can older kids outgrow asthma?
Again, the answer is not straightforward. There are very few studies that state asthma followed children even into their adult years. One study that was published in the journal Pediatrics in 2013 observed 248 children with asthma till they turned 19.
The findings state that at the age 19:
It is believed that children who were surrounded by pets like cats and dogs or those who were severely asthmatic at a young age were more prone to experience persistent asthma even at the age of 19.
can adults outgrow asthma?
No, it is unlikely to outgrow asthma as an adult as it is a long-term disease for them. However, the good news is, even if there’s no permanent cure to it, you’ll still be able to lead a normal, active life. All you need is to have a good asthma action plan in place. Following this can even allow you to spend long periods without experiencing any symptoms.
asthma management – minimizing your risk of an attack
While this may seem obvious, the best way to minimize the risk is to follow medications as soon as your start having the symptoms.
There may be times when you think you have outgrown asthma, so you no longer take medicines. It is important to act the second you experience symptoms if you want to control them. It is also recommended to attend your annual health review to keep your healthcare provider up to date with your condition and overall health. Doing so will minimize the risk of asthma attacks and allow you to adjust medications as needed.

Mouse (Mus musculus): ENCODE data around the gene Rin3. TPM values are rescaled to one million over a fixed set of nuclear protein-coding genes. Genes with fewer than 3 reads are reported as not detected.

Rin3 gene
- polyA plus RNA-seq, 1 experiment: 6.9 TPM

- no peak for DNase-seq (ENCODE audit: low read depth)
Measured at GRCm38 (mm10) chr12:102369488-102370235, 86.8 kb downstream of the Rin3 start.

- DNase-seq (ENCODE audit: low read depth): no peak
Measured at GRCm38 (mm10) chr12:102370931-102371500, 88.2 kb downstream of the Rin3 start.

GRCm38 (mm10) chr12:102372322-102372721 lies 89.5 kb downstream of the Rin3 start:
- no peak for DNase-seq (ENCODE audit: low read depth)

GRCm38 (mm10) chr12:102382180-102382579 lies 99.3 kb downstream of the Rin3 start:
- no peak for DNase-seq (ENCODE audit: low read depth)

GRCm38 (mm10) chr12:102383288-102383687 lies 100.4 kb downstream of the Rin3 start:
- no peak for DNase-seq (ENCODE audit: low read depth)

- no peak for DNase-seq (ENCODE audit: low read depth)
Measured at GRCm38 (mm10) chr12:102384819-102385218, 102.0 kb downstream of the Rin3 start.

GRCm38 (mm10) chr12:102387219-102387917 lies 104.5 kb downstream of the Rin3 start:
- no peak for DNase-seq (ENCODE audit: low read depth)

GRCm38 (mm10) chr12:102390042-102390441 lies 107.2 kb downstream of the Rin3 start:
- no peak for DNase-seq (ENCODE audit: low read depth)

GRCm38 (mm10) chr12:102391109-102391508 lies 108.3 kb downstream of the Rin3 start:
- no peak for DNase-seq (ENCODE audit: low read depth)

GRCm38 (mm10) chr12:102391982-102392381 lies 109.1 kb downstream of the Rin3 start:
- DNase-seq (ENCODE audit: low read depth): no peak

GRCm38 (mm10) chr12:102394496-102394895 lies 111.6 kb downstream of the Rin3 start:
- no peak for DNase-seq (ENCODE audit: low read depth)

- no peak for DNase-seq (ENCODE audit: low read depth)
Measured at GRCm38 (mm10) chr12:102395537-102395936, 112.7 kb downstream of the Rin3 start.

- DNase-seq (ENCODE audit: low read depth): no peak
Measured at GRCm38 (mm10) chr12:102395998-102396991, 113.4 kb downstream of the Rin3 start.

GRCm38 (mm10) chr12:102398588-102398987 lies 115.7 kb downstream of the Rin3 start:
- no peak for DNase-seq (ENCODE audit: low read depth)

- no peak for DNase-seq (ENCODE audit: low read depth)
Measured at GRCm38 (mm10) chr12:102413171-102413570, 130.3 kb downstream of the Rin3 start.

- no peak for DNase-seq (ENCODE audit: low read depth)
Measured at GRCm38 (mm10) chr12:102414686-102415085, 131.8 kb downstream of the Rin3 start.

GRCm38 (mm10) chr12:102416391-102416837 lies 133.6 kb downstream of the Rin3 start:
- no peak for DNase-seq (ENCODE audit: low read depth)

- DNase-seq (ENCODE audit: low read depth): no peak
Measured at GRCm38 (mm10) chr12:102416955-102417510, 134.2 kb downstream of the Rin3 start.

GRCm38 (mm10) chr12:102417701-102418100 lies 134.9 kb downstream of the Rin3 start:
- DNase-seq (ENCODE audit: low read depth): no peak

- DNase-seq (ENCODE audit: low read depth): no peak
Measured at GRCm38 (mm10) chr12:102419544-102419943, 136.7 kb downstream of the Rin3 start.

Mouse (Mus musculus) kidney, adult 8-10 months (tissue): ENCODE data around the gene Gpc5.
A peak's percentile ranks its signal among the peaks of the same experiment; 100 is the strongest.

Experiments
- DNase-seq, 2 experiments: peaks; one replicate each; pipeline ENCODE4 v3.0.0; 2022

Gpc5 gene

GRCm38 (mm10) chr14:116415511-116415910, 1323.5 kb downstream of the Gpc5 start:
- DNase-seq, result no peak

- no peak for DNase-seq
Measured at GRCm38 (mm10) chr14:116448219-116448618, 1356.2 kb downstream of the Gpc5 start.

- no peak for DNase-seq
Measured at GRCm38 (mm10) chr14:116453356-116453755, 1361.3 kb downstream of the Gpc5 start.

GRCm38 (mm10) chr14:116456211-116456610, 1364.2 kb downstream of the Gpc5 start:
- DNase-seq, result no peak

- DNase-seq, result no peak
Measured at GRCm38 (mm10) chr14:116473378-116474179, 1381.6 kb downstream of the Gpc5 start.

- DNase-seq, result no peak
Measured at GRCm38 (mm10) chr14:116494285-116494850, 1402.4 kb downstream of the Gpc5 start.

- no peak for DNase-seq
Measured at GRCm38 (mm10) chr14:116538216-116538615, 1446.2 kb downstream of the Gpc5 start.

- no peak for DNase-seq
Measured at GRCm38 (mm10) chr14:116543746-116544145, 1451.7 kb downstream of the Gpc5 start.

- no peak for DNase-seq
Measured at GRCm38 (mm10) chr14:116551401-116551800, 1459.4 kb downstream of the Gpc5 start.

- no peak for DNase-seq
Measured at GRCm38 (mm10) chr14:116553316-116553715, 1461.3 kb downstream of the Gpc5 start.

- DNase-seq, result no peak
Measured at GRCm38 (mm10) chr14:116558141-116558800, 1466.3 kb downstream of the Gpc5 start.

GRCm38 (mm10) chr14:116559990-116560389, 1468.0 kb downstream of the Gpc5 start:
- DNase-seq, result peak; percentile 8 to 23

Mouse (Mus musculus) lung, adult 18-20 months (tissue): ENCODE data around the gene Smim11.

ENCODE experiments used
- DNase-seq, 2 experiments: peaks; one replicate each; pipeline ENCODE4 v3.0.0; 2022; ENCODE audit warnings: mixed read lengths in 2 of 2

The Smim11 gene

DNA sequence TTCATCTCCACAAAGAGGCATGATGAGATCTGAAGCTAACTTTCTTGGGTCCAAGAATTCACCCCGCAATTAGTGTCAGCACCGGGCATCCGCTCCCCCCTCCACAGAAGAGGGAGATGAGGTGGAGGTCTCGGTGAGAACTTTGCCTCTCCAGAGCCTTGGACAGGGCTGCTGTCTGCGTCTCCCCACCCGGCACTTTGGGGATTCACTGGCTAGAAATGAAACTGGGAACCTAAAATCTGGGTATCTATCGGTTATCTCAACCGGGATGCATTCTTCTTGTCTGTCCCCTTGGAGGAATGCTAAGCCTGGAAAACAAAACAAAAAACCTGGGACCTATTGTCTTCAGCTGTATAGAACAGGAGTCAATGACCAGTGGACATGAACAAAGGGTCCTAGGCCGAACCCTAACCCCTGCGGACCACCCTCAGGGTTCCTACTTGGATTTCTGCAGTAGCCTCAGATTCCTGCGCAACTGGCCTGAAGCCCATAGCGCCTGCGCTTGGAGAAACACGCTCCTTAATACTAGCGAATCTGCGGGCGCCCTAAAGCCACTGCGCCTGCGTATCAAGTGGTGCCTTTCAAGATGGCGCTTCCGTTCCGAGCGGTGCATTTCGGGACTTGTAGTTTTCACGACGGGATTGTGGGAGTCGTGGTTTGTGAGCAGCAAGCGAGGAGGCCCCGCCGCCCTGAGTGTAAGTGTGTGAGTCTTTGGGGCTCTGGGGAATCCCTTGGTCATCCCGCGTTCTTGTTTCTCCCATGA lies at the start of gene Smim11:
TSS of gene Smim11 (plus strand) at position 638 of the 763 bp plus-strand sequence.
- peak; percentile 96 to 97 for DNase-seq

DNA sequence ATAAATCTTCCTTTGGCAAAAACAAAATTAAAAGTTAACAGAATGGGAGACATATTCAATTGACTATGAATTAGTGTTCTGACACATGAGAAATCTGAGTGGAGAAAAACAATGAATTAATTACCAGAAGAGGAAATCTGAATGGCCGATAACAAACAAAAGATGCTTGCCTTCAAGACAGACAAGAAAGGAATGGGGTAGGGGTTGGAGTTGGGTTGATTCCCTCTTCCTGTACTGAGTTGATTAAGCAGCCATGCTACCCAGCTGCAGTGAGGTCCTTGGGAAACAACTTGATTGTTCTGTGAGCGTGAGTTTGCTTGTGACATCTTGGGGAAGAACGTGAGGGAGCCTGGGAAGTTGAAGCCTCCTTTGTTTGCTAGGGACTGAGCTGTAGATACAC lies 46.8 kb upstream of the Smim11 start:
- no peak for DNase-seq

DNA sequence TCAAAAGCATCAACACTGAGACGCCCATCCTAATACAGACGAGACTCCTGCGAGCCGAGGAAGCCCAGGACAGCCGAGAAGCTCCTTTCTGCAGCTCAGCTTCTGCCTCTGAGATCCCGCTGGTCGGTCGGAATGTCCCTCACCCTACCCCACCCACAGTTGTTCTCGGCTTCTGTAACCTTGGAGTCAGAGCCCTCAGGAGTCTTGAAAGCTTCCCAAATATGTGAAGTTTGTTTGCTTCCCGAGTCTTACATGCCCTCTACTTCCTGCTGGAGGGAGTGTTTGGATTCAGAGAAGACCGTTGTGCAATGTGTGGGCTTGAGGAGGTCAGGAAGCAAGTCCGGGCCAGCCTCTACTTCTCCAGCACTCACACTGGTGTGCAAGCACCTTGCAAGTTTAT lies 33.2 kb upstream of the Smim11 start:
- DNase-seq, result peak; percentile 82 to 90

Apart from the medication and checkup, another thing that you can do is identify your triggers. For this, observe your condition and detect what triggers your asthma. It can be anything from simple household dust or mold and weather conditions to infections and things like stress and alcohol. Once you determine, avoiding them will control your asthma considerably.
when to see your doctor
Note that severe asthma attacks can turn deadly. So, if you notice any of the symptoms like shortness of breath, wheezing, tight chest, or coughing at night, be sure to see your healthcare provider and discuss if you are required to start your medications again. Also, it’s best to understand when to seek emergency treatment.
Apart from this, it’s best to see your doctor when:
If you are experiencing frequent wheezing, trouble in breathing, or any other signs of asthma, don’t ignore it. Remember, early treatment will not only control your condition from getting worse but will also prevent long-term lung damage.
If you’ve already been diagnosed with asthma, it’s recommended to work with your doctor and prepare an asthma management plan to keep it under control.
Asthmatic conditions may change over time. So, it’s good to be in touch with your doctor to discuss your symptoms and your current condition. This will allow them to make any treatment adjustments if necessary.